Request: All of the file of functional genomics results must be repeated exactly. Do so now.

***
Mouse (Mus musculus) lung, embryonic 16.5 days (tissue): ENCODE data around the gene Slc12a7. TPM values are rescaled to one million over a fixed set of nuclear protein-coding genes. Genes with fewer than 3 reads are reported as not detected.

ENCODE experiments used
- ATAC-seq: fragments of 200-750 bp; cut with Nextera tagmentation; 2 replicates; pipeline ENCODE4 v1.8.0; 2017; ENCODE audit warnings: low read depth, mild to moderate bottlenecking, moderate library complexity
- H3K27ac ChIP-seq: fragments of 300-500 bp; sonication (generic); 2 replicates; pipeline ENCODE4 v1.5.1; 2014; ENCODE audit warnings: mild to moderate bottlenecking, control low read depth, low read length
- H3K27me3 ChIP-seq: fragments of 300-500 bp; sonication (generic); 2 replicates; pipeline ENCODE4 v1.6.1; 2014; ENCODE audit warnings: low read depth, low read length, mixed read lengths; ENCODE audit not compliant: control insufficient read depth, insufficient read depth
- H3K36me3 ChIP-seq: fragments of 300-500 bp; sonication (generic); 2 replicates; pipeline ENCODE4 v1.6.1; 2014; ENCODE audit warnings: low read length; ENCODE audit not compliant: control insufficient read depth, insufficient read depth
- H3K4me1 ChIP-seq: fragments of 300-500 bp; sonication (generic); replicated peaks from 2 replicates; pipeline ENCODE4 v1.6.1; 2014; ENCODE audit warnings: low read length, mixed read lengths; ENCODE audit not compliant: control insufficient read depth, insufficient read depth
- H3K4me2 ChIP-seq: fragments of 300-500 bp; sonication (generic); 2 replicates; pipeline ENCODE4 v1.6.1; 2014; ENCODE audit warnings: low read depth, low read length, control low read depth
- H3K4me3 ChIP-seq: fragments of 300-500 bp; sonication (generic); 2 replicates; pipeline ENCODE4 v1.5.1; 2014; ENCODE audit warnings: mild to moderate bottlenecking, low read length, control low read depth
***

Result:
Mouse (Mus musculus) lung, embryonic 16.5 days (tissue): ENCODE data around the gene Slc12a7. TPM values are rescaled to one million over a fixed set of nuclear protein-coding genes. Genes with fewer than 3 reads are reported as not detected.

ENCODE experiments used
- ATAC-seq: fragments of 200-750 bp; cut with Nextera tagmentation; 2 replicates; pipeline ENCODE4 v1.8.0; 2017; ENCODE audit warnings: low read depth, mild to moderate bottlenecking, moderate library complexity
- H3K27ac ChIP-seq: fragments of 300-500 bp; sonication (generic); 2 replicates; pipeline ENCODE4 v1.5.1; 2014; ENCODE audit warnings: mild to moderate bottlenecking, control low read depth, low read length
- H3K27me3 ChIP-seq: fragments of 300-500 bp; sonication (generic); 2 replicates; pipeline ENCODE4 v1.6.1; 2014; ENCODE audit warnings: low read depth, low read length, mixed read lengths; ENCODE audit not compliant: control insufficient read depth, insufficient read depth
- H3K36me3 ChIP-seq: fragments of 300-500 bp; sonication (generic); 2 replicates; pipeline ENCODE4 v1.6.1; 2014; ENCODE audit warnings: low read length; ENCODE audit not compliant: control insufficient read depth, insufficient read depth
- H3K4me1 ChIP-seq: fragments of 300-500 bp; sonication (generic); replicated peaks from 2 replicates; pipeline ENCODE4 v1.6.1; 2014; ENCODE audit warnings: low read length, mixed read lengths; ENCODE audit not compliant: control insufficient read depth, insufficient read depth
- H3K4me2 ChIP-seq: fragments of 300-500 bp; sonication (generic); 2 replicates; pipeline ENCODE4 v1.6.1; 2014; ENCODE audit warnings: low read depth, low read length, control low read depth
- H3K4me3 ChIP-seq: fragments of 300-500 bp; sonication (generic); 2 replicates; pipeline ENCODE4 v1.5.1; 2014; ENCODE audit warnings: mild to moderate bottlenecking, low read length, control low read depth